It should be noted here that individual civilian politicians are not necessarily always committed to liberal democracy. In fact, its most powerful have often attempted to consolidate power in an illiberal or unconstitutional manner, triggering political crises. This was what Bhutto did in the 1970s, Nawaz Sharif, another former prime minister, did in the 1990s, and what Mr Khan attempted to do after his election in 2018. By alienating other political parties and other powerful institutions, they rendered themselves vulnerable to overthrow – and they inevitably ushered in periods of greater military domination.
Like Bhutto, Mr Khan's rise was based on a nationalist blend of pro-military and populist politics that masked authoritarian tendencies. Like Bhutto, Mr Khan was noted for often displaying a grandiose sense of historical mission. And like Bhutto, he increasingly took refuge in anti-American populism as the impact of his sometimes polarising politics caught up with him.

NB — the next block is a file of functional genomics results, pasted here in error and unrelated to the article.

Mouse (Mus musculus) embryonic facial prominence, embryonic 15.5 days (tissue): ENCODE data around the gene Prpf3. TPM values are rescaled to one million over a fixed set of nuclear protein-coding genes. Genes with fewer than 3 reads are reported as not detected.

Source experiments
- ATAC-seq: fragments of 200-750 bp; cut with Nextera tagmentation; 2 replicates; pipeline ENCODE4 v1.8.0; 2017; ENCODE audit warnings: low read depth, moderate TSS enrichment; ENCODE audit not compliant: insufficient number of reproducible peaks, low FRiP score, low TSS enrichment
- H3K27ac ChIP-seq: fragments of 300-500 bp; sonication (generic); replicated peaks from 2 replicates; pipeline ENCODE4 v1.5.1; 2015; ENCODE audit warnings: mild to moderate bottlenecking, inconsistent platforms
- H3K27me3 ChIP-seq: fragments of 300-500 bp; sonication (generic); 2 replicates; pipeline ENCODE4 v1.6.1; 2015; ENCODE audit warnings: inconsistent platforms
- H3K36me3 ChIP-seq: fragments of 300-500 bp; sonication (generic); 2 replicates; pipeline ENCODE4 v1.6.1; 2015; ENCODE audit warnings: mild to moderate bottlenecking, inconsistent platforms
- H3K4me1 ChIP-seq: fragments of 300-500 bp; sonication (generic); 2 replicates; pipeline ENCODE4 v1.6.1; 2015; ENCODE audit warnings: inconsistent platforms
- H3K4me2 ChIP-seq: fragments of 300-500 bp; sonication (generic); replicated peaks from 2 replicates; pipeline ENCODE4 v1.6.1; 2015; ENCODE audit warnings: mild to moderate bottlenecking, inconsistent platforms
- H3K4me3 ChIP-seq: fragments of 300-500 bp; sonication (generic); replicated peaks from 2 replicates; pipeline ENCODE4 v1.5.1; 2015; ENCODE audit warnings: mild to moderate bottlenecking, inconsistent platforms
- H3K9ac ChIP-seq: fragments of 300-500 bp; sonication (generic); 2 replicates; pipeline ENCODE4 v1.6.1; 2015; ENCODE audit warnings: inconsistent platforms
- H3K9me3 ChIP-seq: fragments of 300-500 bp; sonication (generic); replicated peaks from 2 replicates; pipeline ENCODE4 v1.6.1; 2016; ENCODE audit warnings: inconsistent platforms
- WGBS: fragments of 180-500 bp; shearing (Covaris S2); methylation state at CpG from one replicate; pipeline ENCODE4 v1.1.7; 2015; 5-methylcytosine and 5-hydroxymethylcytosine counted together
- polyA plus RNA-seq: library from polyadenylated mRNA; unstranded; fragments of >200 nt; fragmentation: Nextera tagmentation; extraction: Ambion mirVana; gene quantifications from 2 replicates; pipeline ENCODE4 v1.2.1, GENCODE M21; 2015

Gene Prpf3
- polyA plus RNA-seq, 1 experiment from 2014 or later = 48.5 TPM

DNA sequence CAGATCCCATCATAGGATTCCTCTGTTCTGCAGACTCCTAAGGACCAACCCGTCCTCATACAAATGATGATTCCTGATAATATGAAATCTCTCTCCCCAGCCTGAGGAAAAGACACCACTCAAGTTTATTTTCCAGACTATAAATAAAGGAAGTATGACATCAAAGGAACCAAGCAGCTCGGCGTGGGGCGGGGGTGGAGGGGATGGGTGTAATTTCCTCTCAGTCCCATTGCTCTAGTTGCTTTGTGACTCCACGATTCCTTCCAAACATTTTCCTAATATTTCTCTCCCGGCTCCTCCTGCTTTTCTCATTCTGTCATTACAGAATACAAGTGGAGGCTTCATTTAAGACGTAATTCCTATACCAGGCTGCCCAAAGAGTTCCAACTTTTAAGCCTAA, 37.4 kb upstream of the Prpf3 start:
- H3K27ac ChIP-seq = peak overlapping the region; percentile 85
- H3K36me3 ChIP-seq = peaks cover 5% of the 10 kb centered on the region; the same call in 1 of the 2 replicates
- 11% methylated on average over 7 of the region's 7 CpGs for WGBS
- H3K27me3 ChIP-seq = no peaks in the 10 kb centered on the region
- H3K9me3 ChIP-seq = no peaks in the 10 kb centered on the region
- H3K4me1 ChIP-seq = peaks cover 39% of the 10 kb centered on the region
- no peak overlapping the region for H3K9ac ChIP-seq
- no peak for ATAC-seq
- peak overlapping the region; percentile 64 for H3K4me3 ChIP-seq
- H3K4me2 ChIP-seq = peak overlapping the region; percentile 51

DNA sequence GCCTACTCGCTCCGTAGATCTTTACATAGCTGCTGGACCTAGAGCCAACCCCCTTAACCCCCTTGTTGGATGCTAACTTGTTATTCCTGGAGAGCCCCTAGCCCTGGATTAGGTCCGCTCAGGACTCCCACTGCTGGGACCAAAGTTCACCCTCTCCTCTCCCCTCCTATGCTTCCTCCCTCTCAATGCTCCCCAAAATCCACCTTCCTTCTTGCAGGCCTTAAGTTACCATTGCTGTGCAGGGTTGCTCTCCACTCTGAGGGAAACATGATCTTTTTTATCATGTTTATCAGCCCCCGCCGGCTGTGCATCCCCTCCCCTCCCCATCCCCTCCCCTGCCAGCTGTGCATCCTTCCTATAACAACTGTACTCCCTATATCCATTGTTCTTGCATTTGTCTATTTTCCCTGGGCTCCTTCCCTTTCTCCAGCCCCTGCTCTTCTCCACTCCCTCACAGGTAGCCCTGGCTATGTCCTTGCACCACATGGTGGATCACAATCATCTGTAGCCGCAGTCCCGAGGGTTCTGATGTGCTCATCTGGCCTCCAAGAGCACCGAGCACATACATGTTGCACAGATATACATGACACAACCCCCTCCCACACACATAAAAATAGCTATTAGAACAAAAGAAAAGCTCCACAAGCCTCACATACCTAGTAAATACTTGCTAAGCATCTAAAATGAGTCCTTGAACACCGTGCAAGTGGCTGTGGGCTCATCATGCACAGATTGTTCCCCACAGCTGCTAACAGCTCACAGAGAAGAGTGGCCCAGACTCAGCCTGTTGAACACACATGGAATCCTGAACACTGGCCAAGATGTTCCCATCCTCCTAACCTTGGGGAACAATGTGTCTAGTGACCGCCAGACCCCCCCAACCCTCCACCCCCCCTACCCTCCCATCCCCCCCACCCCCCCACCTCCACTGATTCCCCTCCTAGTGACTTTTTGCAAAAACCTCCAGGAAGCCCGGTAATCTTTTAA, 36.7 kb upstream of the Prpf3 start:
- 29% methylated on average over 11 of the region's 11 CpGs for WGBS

It is also very likely that, like Bhutto, Mr Khan will not relent in his quest for power and will turn his populist rhetoric increasingly directly against the military, the judiciary, parliament and even the constitution. The military's quest for greater political stability and better economic governance will, therefore, only be partially fulfilled by Mr Khan's departure. We are likely to see an extended campaign of agitation aimed at mobilising support for the ousted prime minister and his party for the next election – scheduled, for now, to be held in August 2023 – and seeking to delegitimise the aforementioned power centres if they fail to deliver the outcome that Mr Khan desires.